NPR swing editor Christopher Dean Hopkins did what every employee with access to their company’s social media accounts fears — he posted a personal post to his work accounts on both Facebook and Twitter.
“Ramona is given a new toy: Smiles, examines for 20 seconds, discards,” the post read. “Ramona gets a hug: Acquiesces momentarily, squirms to be put down. Ramona sees three cats 30 feet away: Immediately possessed by shrieking, spasmodic joy that continues after cats flee for their lives.”
It lasted for only 12 minutes before Hopkins deleted the post on Twitter and edited it on Facebook.
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“We don’t generally delete posts, so I tried to do it in a way that would be transparent,” Hopkins told NPR. “My job is to promote our good work, and I catastrophically failed in that last night.”
Lucky for Hopkins, people appeared to have loved his updates about one-year-old Ramona — who is a person, not a cat — and they want more.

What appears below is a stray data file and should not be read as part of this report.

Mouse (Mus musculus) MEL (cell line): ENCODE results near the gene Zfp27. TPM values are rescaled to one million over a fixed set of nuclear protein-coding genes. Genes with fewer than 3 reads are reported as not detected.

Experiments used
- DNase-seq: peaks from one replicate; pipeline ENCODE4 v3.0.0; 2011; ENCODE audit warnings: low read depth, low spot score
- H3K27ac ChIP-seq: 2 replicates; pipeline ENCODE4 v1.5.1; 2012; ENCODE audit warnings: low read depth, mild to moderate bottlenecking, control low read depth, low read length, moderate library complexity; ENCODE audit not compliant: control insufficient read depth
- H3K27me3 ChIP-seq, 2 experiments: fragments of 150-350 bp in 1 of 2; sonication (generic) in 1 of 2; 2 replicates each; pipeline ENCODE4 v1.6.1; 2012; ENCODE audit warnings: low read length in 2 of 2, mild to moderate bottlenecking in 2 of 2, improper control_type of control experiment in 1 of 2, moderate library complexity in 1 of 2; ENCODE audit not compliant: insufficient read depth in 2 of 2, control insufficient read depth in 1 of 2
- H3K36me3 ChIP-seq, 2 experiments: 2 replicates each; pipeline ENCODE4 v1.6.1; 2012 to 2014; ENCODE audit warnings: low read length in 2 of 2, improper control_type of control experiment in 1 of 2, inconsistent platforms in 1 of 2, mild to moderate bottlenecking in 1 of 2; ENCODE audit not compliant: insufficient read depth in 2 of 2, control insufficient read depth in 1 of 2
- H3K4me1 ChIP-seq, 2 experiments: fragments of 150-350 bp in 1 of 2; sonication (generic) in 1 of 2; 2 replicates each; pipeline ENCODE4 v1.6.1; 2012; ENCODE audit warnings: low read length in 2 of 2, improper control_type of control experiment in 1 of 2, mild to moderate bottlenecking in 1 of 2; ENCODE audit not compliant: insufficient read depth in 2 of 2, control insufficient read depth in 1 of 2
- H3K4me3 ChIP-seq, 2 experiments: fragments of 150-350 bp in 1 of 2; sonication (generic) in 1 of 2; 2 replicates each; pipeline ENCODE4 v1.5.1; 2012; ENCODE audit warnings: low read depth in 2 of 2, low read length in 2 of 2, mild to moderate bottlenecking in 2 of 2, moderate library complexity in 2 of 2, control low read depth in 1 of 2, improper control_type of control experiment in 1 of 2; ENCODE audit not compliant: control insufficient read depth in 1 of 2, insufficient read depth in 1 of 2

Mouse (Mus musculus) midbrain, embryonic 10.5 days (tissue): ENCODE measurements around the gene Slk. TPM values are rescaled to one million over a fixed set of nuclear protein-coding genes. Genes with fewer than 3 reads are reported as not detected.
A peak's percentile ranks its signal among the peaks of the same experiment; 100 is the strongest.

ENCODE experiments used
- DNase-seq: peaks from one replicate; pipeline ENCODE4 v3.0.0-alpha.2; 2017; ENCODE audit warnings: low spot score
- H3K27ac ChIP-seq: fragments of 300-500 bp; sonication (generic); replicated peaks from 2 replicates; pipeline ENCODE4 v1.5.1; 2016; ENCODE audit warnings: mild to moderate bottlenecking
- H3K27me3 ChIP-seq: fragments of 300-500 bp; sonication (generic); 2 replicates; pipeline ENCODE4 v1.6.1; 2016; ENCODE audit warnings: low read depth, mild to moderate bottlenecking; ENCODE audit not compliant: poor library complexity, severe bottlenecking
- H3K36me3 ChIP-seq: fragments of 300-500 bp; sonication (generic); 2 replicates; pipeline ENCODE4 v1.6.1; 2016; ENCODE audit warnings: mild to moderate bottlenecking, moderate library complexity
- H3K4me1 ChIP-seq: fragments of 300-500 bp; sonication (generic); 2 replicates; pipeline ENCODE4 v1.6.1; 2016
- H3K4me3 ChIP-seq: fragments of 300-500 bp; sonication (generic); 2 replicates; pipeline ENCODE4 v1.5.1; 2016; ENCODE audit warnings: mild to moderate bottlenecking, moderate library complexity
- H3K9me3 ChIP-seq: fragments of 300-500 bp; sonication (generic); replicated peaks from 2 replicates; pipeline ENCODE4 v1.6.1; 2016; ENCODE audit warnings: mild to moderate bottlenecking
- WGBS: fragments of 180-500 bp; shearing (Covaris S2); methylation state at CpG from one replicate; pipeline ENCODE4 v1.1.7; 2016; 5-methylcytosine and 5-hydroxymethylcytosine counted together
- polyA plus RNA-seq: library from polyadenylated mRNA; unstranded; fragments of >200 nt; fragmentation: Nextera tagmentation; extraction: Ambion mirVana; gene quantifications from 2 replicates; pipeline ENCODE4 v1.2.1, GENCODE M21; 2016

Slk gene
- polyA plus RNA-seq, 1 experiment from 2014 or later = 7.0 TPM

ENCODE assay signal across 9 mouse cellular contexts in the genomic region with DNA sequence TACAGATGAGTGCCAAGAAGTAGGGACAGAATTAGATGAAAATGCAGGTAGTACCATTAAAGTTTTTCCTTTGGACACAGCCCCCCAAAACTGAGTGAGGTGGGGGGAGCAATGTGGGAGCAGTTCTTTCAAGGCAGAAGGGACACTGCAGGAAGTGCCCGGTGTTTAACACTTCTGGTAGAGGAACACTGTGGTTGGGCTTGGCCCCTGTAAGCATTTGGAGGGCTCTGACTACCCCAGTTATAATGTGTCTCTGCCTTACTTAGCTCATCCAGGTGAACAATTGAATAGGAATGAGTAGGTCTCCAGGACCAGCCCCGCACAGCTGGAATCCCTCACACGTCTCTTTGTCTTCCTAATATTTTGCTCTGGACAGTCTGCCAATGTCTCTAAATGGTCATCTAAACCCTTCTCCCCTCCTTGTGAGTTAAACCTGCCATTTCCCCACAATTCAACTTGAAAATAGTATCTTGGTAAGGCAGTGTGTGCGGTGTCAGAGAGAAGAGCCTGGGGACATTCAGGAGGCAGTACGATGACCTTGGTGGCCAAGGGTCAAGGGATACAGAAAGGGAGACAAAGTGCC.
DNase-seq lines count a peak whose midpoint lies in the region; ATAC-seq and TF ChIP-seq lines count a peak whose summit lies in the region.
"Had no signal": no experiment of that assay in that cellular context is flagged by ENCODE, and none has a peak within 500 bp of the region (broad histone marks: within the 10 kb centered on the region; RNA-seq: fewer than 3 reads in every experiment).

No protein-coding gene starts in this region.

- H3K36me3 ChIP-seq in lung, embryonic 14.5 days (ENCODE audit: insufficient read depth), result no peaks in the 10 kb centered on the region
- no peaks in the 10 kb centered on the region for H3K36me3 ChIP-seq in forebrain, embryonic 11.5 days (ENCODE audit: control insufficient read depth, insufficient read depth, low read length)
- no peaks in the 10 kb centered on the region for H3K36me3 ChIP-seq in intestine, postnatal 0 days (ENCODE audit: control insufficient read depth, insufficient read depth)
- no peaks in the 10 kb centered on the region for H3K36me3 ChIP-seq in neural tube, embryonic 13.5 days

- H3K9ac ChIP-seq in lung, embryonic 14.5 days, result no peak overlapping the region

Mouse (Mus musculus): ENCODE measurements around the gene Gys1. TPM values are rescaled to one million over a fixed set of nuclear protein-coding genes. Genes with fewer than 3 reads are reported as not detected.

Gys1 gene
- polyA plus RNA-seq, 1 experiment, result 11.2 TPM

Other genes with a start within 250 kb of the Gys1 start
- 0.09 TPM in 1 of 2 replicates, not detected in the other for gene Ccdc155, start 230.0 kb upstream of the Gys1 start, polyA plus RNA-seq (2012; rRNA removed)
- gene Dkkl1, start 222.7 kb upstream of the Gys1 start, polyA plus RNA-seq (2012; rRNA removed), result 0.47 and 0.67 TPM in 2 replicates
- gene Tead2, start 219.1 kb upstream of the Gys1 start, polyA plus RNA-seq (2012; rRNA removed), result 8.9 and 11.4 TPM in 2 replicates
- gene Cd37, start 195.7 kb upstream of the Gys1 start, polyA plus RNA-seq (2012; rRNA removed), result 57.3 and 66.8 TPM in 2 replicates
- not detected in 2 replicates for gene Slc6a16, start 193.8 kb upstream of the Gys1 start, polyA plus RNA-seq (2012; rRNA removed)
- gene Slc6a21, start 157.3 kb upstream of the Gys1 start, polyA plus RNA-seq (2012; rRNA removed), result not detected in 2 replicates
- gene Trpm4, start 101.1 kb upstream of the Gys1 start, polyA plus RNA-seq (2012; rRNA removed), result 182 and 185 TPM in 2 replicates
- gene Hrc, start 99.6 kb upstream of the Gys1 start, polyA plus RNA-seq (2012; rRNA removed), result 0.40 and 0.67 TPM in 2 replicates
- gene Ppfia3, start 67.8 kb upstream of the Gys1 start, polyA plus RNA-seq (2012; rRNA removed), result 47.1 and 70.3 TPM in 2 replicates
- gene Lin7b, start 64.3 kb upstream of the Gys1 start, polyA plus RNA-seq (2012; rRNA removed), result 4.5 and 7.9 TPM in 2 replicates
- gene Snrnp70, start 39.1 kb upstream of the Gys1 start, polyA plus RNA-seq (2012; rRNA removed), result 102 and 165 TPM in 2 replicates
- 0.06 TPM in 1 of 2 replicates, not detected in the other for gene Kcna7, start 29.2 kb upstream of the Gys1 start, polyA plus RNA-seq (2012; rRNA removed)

Many said Ramona was the only good-news post they read all day in the midst of news from the largest mass shooting in modern U.S. history Monday in Las Vegas.
Because of that, a petition was started to bring back Ramona updates and to give a small raise to Hopkins, which can be used for either himself or his daughter, Ramona.
“This post gave joy to so many of your dedicated readers, and we want more,” the petition states. “We want to thank you, and show our love (and how much we relate) to Ramona, the cats, the writers, and all of NPR.”
NPR said the verdict is still out on whether or not there will be regular Ramona updates.
“I suppose if people keep promising to pledge to NPR and it doesn’t distract from the very good work our NPR journalists do, we’ll see,” Hopkins said.
Even the Houston Zoo wants to read how Ramona is doing.